Ultimately, Mapbox GL has had far more time and effort invested in it to allow for the performance gains observed just through this short exercise. Modification of the code does involve more effort, so moving to a canvas might be a faster path to short term wins. That said, there are a number of Leaflet libraries that do not play nicely with the canvas renderer and porting the Leaflet code over, depending on the complexity of the logic already built out, might be of equivalent effort to porting to Mapbox, but without the same gains.

Real World Reference Points

I then wondered to myself: “Well, how many systems actually have a few hundred vehicles per hour in them that are being monitored? When and where would this be a real problem?”

I quickly wrote an extraction script to just evaluate the schedule of a given GTFS feed and see how many buses were supposed to be running at each hour of the day. I based this count of unique trip ids and separated based on stop times scheduled for each hour of the day. I filtered for just the busiest days schedule so as to generate a representative example of a “busy day” for a given operator.

I could have run this on more feeds, but I think the 4 I did were sufficient: AC Transit, NYC subways, LA Metro’s buses, and Miami Dade’s network. The results are included as images below.





As we can see, most mid-sized cities should be fine with Leaflet (or perhaps just on the edge of fine). As I suspected, larger operators will be very cumbersome, especially on machines with more limited hardware. For example, LA’s bus network might prove to be too much information to be rendering through the “traditional” Leaflet method and moving to Mapbox GL might be necessary if visualizing that amount of information at once, smoothly, is required.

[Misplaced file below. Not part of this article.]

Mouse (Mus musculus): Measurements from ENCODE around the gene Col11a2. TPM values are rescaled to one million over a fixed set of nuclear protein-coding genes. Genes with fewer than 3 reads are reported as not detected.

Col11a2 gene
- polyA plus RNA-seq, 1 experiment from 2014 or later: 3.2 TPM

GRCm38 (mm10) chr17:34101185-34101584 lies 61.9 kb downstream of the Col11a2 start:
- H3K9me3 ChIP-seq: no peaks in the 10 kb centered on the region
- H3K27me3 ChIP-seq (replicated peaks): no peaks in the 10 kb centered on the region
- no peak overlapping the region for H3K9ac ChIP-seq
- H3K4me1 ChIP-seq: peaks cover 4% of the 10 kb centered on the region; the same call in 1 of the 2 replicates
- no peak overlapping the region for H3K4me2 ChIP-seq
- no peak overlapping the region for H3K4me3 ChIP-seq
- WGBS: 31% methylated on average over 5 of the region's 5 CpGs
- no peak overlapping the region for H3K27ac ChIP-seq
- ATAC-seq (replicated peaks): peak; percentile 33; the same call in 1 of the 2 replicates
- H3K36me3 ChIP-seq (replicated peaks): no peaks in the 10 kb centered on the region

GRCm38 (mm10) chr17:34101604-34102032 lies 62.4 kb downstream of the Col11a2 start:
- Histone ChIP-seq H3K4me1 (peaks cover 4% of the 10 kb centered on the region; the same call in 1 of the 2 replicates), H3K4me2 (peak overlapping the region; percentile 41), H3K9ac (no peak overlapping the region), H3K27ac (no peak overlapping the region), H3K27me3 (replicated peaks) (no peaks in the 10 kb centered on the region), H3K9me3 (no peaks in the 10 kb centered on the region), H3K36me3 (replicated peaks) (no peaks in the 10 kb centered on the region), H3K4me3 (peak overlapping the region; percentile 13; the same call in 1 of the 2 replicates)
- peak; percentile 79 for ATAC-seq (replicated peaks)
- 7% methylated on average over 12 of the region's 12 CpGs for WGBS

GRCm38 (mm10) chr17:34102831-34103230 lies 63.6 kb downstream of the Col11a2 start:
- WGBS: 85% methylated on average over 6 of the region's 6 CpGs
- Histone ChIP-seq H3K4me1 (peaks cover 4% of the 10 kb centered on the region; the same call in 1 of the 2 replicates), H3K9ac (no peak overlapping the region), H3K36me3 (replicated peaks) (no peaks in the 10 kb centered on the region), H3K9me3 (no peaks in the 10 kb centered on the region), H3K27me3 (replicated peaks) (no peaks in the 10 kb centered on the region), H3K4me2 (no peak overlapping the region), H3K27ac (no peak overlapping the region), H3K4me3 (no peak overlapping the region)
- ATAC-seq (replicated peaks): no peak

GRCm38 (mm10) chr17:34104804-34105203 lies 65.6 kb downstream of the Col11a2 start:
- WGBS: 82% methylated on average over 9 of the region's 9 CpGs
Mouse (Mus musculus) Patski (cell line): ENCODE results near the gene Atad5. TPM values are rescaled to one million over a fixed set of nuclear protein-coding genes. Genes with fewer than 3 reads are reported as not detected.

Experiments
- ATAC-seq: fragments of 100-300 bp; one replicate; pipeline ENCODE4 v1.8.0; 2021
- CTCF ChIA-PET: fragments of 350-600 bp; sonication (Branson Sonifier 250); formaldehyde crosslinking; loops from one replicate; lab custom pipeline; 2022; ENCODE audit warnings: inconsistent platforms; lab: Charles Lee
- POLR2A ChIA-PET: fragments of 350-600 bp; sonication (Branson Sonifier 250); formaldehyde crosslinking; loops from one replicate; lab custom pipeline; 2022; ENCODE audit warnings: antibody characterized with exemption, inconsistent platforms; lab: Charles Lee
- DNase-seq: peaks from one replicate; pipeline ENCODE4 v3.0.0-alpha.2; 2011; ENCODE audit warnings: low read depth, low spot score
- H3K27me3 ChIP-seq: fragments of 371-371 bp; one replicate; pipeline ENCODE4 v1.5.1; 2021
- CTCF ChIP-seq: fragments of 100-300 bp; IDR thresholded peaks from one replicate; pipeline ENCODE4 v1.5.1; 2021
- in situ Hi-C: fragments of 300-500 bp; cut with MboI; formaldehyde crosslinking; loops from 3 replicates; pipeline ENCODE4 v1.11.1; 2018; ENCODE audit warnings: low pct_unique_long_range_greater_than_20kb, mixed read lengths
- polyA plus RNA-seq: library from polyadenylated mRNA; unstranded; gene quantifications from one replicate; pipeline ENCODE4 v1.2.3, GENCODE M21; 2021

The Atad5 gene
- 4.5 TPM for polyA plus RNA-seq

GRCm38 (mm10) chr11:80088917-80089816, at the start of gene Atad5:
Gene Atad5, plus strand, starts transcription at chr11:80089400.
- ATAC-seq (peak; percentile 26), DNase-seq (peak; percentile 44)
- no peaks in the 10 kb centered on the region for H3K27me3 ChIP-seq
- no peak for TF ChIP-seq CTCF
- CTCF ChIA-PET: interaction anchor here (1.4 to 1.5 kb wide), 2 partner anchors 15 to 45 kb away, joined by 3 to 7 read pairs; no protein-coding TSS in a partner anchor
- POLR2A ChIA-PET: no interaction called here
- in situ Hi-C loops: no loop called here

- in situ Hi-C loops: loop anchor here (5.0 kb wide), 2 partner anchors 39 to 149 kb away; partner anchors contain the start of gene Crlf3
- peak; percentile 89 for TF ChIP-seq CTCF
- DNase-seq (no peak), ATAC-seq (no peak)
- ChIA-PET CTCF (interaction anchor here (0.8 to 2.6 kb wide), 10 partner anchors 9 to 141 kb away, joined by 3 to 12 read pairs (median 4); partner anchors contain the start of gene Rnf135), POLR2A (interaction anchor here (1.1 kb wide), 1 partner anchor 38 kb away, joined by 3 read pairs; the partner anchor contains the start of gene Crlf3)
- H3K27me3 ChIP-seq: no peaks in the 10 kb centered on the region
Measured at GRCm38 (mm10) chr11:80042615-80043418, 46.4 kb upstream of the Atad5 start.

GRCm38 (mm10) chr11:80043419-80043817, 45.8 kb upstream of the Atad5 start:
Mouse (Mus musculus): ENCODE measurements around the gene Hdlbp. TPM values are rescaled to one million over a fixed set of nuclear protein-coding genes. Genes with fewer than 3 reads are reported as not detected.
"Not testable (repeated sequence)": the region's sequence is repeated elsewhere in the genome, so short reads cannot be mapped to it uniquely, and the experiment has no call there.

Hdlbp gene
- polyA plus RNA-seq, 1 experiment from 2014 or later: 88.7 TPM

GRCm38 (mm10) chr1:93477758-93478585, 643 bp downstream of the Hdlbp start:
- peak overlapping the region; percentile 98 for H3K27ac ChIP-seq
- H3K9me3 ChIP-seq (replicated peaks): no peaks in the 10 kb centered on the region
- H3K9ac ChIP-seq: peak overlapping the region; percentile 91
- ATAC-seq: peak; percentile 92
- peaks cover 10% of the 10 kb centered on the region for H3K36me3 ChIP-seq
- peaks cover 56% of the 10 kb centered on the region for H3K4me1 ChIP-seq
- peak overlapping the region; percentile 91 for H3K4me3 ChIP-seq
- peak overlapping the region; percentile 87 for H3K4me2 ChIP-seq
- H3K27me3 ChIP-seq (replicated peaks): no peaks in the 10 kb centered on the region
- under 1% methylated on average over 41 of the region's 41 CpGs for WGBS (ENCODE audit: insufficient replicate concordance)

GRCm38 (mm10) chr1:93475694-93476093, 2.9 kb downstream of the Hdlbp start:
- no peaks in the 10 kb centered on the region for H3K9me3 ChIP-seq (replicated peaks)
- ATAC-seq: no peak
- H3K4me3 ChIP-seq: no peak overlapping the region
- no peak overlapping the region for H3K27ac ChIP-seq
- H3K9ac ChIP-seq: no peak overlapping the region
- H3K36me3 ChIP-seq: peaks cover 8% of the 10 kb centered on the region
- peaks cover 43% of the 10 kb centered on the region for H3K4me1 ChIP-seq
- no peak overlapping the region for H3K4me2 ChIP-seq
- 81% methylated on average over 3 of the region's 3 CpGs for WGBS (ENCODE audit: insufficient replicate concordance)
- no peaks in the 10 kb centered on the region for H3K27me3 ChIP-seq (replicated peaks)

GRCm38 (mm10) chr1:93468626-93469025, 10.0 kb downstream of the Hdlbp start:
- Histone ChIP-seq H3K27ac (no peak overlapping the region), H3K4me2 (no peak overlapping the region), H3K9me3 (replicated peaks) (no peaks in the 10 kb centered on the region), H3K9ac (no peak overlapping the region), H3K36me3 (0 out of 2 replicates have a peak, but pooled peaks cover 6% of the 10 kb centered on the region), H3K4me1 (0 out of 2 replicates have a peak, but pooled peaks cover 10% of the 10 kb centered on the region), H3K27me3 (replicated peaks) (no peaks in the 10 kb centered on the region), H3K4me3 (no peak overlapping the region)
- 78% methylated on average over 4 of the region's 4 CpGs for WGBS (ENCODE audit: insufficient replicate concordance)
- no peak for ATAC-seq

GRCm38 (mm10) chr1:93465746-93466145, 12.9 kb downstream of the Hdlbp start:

Here is the script to pull out the stats that I plotted above.

import pandas as pd
import partridge as ptg

def get_feed(path: str):
    trip_counts_by_date = ptg.read_trip_counts_by_date(path)
    target_service_date, target_service_date_count = max(trip_counts_by_date.items(), key=lambda p: p[1])
    service_ids_by_date = ptg.read_service_ids_by_date(path)
    busiest_day_service_ids = service_ids_by_date[target_service_date]

    feed_query = {'trips.txt': {'service_id': busiest_day_service_ids}}
    feed = ptg.load_feed(path, view = feed_query)
    return feed

def make_trips_ct(feed):
    trips_hrly = []
    for hr in range(24):
        time_start = hr * 3600
        time_end = hr * 3600

        m1 = feed.stop_times.arrival_time >= time_start
        m2 = feed.stop_times.arrival_time <= time_end

        st_sub = feed.stop_times[m1 & m2]
        t_ct = len(st_sub.trip_id.unique())
    return trips_hrly